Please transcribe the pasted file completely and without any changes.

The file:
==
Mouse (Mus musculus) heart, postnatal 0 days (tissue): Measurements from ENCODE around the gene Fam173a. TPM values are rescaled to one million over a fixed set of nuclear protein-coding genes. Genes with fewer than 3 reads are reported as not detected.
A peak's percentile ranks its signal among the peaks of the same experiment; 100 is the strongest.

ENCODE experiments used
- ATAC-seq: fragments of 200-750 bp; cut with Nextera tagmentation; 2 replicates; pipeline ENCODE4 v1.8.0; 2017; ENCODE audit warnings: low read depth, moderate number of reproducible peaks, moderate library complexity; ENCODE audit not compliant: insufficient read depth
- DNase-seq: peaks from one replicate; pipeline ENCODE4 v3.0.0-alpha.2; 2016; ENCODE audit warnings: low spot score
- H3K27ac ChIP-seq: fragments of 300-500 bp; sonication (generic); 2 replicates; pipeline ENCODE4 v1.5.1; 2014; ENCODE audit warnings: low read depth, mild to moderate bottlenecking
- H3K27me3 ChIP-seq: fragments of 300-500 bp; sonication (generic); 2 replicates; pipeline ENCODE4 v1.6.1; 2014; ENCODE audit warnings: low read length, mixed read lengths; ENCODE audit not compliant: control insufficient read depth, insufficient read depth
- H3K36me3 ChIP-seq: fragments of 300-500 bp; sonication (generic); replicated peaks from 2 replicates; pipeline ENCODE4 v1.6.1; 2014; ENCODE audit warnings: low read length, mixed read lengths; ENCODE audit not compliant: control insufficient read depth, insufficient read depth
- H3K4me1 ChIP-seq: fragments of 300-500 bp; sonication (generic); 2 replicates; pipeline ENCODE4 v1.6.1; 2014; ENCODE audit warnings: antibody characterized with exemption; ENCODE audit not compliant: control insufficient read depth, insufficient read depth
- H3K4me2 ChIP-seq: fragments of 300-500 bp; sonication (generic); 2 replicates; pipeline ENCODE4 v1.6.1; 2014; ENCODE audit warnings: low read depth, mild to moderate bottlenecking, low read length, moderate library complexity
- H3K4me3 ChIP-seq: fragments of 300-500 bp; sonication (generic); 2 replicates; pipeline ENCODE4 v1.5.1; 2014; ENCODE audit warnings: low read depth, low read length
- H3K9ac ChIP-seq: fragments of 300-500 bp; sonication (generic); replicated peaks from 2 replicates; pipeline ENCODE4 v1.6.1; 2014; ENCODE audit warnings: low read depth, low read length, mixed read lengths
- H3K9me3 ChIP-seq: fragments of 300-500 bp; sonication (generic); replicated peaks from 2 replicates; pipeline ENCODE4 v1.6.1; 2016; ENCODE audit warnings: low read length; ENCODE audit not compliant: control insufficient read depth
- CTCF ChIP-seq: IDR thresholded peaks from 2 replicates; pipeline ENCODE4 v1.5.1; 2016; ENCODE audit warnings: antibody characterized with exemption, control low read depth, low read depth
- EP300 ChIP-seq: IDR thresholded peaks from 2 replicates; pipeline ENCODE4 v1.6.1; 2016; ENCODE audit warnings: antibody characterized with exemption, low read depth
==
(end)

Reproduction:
Mouse (Mus musculus) heart, postnatal 0 days (tissue): Measurements from ENCODE around the gene Fam173a. TPM values are rescaled to one million over a fixed set of nuclear protein-coding genes. Genes with fewer than 3 reads are reported as not detected.
A peak's percentile ranks its signal among the peaks of the same experiment; 100 is the strongest.

ENCODE experiments used
- ATAC-seq: fragments of 200-750 bp; cut with Nextera tagmentation; 2 replicates; pipeline ENCODE4 v1.8.0; 2017; ENCODE audit warnings: low read depth, moderate number of reproducible peaks, moderate library complexity; ENCODE audit not compliant: insufficient read depth
- DNase-seq: peaks from one replicate; pipeline ENCODE4 v3.0.0-alpha.2; 2016; ENCODE audit warnings: low spot score
- H3K27ac ChIP-seq: fragments of 300-500 bp; sonication (generic); 2 replicates; pipeline ENCODE4 v1.5.1; 2014; ENCODE audit warnings: low read depth, mild to moderate bottlenecking
- H3K27me3 ChIP-seq: fragments of 300-500 bp; sonication (generic); 2 replicates; pipeline ENCODE4 v1.6.1; 2014; ENCODE audit warnings: low read length, mixed read lengths; ENCODE audit not compliant: control insufficient read depth, insufficient read depth
- H3K36me3 ChIP-seq: fragments of 300-500 bp; sonication (generic); replicated peaks from 2 replicates; pipeline ENCODE4 v1.6.1; 2014; ENCODE audit warnings: low read length, mixed read lengths; ENCODE audit not compliant: control insufficient read depth, insufficient read depth
- H3K4me1 ChIP-seq: fragments of 300-500 bp; sonication (generic); 2 replicates; pipeline ENCODE4 v1.6.1; 2014; ENCODE audit warnings: antibody characterized with exemption; ENCODE audit not compliant: control insufficient read depth, insufficient read depth
- H3K4me2 ChIP-seq: fragments of 300-500 bp; sonication (generic); 2 replicates; pipeline ENCODE4 v1.6.1; 2014; ENCODE audit warnings: low read depth, mild to moderate bottlenecking, low read length, moderate library complexity
- H3K4me3 ChIP-seq: fragments of 300-500 bp; sonication (generic); 2 replicates; pipeline ENCODE4 v1.5.1; 2014; ENCODE audit warnings: low read depth, low read length
- H3K9ac ChIP-seq: fragments of 300-500 bp; sonication (generic); replicated peaks from 2 replicates; pipeline ENCODE4 v1.6.1; 2014; ENCODE audit warnings: low read depth, low read length, mixed read lengths
- H3K9me3 ChIP-seq: fragments of 300-500 bp; sonication (generic); replicated peaks from 2 replicates; pipeline ENCODE4 v1.6.1; 2016; ENCODE audit warnings: low read length; ENCODE audit not compliant: control insufficient read depth
- CTCF ChIP-seq: IDR thresholded peaks from 2 replicates; pipeline ENCODE4 v1.5.1; 2016; ENCODE audit warnings: antibody characterized with exemption, control low read depth, low read depth
- EP300 ChIP-seq: IDR thresholded peaks from 2 replicates; pipeline ENCODE4 v1.6.1; 2016; ENCODE audit warnings: antibody characterized with exemption, low read depth